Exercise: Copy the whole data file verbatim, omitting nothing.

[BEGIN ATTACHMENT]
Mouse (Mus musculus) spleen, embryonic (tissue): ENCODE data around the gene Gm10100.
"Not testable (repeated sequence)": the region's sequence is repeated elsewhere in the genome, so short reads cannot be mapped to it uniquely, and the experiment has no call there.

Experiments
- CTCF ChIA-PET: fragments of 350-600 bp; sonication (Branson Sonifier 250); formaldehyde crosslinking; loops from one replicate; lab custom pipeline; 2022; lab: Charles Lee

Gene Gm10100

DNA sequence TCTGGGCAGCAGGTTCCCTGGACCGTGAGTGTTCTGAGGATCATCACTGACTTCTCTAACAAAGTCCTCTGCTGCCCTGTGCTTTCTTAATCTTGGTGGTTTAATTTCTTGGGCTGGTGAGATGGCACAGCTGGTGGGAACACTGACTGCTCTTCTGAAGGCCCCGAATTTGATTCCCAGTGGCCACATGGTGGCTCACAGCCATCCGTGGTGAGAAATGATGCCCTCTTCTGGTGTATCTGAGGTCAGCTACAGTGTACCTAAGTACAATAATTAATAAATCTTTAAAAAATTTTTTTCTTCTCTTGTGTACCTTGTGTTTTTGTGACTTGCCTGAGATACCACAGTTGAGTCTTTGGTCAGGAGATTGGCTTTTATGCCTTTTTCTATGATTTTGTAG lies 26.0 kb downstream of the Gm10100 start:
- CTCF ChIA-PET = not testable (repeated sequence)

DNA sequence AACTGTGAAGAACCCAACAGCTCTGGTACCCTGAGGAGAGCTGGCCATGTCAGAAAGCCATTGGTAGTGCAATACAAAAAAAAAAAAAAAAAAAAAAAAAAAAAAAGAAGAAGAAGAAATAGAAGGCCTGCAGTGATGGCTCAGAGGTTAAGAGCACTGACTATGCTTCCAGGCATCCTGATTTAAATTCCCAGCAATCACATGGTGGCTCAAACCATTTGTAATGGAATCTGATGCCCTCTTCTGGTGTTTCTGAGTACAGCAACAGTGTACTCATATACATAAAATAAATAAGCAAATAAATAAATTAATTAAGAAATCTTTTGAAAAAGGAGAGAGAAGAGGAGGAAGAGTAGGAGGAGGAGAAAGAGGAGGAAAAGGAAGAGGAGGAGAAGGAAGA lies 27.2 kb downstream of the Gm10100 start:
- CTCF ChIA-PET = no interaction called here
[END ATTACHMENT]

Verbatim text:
Mouse (Mus musculus) spleen, embryonic (tissue): ENCODE data around the gene Gm10100.
"Not testable (repeated sequence)": the region's sequence is repeated elsewhere in the genome, so short reads cannot be mapped to it uniquely, and the experiment has no call there.

Experiments
- CTCF ChIA-PET: fragments of 350-600 bp; sonication (Branson Sonifier 250); formaldehyde crosslinking; loops from one replicate; lab custom pipeline; 2022; lab: Charles Lee

Gene Gm10100

DNA sequence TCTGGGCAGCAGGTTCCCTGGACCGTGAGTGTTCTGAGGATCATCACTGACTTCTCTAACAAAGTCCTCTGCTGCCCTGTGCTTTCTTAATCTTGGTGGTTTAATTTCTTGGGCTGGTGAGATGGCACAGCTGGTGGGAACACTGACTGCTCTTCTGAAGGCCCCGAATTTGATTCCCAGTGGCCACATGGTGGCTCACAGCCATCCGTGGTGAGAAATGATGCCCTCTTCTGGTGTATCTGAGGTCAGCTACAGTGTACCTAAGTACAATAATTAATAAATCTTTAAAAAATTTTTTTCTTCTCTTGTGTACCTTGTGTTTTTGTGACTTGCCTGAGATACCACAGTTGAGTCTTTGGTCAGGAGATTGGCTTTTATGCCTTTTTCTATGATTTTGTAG lies 26.0 kb downstream of the Gm10100 start:
- CTCF ChIA-PET = not testable (repeated sequence)

DNA sequence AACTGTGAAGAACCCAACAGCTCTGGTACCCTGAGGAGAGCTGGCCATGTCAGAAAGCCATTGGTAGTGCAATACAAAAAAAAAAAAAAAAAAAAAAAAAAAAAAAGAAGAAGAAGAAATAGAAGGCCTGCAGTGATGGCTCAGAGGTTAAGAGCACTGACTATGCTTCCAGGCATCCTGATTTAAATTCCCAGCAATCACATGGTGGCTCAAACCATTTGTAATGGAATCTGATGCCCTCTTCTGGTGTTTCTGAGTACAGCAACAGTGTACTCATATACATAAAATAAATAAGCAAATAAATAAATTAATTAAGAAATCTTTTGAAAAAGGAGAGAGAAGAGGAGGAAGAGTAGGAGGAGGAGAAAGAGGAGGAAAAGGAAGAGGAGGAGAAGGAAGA lies 27.2 kb downstream of the Gm10100 start:
- CTCF ChIA-PET = no interaction called here